I am sure that Baker never thought that institutions would deaccession those books something more than a century later under pressure from troubled finances and changing understanding of mission and audience. The beneficiary of those unforeseen circumstances was me. I purchased Baker’s inscribed volumes from Zubal Books in Cleveland, Ohio, not long after I started as an editor with the Washington Papers at the University of Virginia. The volumes have proven both useful and inspiring.

An image of the title page for the Itinerary of George Washington, published in 1892 by J.B. Lippincott.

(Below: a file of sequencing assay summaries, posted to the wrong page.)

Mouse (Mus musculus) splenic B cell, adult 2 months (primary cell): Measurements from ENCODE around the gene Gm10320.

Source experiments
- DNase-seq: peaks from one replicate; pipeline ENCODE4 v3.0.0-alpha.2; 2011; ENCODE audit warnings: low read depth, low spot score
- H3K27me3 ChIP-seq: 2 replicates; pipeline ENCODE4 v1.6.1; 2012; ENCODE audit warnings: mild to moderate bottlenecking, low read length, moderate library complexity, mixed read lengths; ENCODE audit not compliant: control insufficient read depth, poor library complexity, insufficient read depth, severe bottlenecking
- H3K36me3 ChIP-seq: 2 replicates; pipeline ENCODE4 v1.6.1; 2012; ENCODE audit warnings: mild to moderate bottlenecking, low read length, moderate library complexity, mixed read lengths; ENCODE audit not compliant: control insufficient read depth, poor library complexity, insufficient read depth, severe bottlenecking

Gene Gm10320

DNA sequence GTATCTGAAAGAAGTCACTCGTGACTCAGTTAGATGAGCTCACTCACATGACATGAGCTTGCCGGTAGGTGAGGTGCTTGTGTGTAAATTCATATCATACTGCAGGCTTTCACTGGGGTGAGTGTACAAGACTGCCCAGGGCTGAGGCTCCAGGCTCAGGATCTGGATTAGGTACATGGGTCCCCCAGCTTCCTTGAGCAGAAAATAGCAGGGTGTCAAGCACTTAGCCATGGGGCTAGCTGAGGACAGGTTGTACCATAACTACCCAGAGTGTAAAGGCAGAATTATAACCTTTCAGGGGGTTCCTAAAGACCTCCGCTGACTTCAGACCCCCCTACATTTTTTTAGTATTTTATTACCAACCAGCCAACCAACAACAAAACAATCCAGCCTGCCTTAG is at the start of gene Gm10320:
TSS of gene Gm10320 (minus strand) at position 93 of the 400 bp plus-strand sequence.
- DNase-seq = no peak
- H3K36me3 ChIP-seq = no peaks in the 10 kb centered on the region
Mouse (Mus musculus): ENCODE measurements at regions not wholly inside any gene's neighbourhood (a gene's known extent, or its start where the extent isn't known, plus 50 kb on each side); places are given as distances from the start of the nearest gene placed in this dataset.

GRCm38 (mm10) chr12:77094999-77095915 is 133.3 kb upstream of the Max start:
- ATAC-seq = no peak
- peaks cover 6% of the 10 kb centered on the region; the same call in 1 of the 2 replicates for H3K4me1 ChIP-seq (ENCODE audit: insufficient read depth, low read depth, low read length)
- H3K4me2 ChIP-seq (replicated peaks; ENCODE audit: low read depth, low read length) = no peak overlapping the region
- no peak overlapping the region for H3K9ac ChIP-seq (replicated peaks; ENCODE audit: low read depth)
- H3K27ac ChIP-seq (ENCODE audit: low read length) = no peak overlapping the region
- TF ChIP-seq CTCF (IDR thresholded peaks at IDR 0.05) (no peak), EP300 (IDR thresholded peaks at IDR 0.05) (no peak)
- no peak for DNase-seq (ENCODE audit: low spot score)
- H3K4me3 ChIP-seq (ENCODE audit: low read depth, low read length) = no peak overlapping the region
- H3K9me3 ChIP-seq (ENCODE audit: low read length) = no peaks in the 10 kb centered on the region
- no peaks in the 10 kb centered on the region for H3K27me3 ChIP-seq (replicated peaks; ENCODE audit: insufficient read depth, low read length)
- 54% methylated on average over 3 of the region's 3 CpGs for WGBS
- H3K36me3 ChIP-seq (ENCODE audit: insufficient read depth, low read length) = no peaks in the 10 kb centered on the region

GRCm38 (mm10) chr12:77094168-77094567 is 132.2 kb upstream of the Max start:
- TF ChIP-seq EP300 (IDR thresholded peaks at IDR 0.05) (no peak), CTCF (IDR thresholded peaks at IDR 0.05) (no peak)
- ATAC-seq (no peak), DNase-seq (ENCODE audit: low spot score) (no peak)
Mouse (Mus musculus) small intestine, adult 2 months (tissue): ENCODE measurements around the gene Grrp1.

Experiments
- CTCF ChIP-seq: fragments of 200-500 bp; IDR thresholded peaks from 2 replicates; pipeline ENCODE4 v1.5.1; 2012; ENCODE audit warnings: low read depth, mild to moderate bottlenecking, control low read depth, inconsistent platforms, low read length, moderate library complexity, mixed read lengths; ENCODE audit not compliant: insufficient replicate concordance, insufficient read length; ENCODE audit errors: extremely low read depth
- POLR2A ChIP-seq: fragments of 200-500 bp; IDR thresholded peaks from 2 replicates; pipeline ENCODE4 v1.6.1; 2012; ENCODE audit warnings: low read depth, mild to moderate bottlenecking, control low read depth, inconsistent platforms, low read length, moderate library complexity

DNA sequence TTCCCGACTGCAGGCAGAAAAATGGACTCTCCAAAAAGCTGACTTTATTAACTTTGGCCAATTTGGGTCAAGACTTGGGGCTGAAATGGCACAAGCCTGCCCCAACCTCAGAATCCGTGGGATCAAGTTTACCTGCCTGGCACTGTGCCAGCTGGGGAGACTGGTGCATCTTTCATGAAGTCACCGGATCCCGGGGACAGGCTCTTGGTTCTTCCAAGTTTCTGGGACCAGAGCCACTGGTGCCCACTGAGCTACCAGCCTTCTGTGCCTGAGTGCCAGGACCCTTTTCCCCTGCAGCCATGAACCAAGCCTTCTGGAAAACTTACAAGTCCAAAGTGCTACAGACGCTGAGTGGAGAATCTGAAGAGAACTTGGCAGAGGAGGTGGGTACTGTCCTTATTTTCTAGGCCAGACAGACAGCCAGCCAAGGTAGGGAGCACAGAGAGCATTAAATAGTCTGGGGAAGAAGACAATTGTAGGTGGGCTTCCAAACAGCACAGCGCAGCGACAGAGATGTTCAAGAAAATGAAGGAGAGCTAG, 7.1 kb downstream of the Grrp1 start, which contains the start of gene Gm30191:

I also own Baker’s Itinerary of George Washington and his Washington After the Revolution, both purchased at the wondrous semi-annual used book sale sponsored in Charlottesville by the Friends of the Jefferson-Madison Regional Library. The posthumously published After the Revolution volume came with the bonus of two manuscript letters written to Ferdinand J. Dreer (1812-1902), the legendary Philadelphia autograph collector who acquired that status after retiring from a profitable career as an assayer and jeweler in 1863. One letter is from Baker, who apologetically wrote on May 28, 1894, that he retained none of the correspondence with engravers and could not help Dreer extra-illustrate a “copy of ‘American Engravers.'” The other letter is from Baker’s son-in-law Henry Whelan, Jr., presenting Dreer with the volume because the deceased man “always spoke of” his fellow Philadelphian “in such high terms that I am sure it would have been his wish.” I have no idea how this volume with its tipped-in letters traveled from Dreer to the Gordon Avenue Library in Charlottesville, but I am glad that it made the journey.